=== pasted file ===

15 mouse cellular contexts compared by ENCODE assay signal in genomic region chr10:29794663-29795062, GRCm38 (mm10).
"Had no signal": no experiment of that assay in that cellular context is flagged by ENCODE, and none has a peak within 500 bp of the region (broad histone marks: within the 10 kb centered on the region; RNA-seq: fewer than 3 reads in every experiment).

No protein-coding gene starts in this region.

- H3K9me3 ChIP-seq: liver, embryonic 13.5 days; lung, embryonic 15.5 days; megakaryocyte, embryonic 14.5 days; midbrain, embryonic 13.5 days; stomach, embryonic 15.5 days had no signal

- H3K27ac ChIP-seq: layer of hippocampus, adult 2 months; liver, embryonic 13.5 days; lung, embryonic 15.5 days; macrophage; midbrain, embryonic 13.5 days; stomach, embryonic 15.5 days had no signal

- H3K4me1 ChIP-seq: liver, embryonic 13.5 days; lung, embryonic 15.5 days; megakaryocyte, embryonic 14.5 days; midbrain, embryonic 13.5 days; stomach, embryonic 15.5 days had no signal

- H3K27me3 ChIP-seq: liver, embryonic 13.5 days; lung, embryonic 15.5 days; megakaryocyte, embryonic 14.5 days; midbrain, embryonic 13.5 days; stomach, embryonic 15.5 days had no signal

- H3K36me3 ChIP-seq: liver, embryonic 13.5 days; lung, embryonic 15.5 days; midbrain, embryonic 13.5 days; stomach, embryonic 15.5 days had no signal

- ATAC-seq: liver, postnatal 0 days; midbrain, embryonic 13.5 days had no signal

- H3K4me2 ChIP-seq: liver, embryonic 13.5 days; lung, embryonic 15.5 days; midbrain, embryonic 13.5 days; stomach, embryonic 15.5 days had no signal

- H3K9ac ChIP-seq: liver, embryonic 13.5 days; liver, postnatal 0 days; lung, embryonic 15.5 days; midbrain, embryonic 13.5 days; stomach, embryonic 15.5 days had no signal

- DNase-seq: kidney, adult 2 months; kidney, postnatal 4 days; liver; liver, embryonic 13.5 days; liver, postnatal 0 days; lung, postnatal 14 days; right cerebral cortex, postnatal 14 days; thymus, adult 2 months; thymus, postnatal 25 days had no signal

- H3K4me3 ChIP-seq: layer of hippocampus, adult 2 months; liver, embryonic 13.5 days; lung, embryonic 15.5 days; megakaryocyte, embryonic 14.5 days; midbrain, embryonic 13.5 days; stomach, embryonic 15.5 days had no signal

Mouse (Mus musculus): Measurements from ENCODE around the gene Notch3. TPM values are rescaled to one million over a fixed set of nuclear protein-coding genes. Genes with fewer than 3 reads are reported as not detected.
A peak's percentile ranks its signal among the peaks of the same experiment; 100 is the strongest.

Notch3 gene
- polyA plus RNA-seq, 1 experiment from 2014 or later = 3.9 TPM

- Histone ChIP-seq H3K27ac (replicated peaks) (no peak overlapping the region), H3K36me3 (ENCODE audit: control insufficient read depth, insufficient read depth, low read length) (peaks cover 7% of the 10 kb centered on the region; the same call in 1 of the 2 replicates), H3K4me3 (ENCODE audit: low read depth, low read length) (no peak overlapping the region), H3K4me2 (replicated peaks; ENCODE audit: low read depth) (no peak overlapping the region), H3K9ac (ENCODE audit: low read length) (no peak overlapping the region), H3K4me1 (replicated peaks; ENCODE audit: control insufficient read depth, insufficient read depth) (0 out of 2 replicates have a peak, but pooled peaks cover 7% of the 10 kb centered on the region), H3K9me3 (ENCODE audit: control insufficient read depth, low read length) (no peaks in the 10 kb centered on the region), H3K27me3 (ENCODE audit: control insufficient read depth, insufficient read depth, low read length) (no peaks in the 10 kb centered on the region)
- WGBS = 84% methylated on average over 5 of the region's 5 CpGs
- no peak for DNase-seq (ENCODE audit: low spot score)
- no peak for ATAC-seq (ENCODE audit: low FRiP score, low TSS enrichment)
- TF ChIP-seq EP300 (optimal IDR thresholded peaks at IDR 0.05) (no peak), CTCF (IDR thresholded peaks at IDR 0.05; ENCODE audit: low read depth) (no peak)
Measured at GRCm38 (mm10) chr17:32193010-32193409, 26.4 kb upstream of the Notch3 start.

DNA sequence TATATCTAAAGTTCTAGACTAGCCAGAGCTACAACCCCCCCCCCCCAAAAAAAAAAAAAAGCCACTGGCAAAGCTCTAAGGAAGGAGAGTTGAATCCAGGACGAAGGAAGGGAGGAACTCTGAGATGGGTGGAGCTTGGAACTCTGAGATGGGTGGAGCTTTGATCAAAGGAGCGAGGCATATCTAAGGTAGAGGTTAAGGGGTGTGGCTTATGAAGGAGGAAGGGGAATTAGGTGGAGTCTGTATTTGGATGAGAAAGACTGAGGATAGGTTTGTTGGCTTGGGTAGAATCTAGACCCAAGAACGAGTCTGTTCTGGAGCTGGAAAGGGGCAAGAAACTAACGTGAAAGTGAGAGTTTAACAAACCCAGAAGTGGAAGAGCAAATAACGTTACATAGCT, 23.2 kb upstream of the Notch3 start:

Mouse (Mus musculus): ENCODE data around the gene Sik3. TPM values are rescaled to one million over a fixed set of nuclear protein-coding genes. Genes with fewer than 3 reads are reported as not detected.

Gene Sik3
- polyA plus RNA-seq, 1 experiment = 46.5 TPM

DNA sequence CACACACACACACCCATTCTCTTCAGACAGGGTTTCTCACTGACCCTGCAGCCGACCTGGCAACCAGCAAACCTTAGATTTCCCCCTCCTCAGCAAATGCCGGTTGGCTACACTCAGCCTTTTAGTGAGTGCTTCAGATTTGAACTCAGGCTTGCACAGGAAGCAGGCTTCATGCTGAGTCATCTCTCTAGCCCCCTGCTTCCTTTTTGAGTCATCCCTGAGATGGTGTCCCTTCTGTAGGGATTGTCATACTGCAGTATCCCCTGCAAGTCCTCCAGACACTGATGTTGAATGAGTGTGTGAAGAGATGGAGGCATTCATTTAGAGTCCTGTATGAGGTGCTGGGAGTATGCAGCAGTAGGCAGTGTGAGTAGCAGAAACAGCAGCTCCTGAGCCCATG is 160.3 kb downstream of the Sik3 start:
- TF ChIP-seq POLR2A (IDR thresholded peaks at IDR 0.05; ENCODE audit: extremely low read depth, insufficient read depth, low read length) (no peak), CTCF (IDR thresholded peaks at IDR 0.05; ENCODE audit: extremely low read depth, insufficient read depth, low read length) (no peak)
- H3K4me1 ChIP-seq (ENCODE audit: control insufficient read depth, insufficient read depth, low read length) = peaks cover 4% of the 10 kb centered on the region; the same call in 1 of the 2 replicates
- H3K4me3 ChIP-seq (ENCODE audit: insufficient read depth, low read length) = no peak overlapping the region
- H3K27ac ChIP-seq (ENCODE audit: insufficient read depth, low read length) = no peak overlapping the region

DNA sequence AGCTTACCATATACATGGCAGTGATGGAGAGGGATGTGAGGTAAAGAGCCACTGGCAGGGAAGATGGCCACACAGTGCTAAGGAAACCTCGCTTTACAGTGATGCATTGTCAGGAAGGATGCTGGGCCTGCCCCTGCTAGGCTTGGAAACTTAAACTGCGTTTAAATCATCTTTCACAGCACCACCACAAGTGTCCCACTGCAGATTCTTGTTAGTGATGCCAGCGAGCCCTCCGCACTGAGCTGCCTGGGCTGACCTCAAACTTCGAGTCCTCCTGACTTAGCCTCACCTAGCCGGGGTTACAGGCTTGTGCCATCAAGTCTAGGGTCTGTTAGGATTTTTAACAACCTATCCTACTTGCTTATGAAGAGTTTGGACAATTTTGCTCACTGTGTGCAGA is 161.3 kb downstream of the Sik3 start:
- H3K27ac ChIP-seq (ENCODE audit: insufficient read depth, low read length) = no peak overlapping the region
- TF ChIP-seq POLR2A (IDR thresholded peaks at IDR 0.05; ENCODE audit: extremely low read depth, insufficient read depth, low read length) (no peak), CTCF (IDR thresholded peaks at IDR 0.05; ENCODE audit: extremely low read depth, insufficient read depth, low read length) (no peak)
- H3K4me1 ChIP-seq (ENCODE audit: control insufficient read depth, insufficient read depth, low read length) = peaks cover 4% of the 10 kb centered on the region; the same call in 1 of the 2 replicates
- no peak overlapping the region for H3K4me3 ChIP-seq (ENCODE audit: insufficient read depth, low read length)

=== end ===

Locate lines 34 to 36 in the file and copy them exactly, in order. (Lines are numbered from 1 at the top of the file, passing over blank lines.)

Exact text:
- H3K27ac ChIP-seq (ENCODE audit: insufficient read depth, low read length) = no peak overlapping the region
- TF ChIP-seq POLR2A (IDR thresholded peaks at IDR 0.05; ENCODE audit: extremely low read depth, insufficient read depth, low read length) (no peak), CTCF (IDR thresholded peaks at IDR 0.05; ENCODE audit: extremely low read depth, insufficient read depth, low read length) (no peak)
- H3K4me1 ChIP-seq (ENCODE audit: control insufficient read depth, insufficient read depth, low read length) = peaks cover 4% of the 10 kb centered on the region; the same call in 1 of the 2 replicates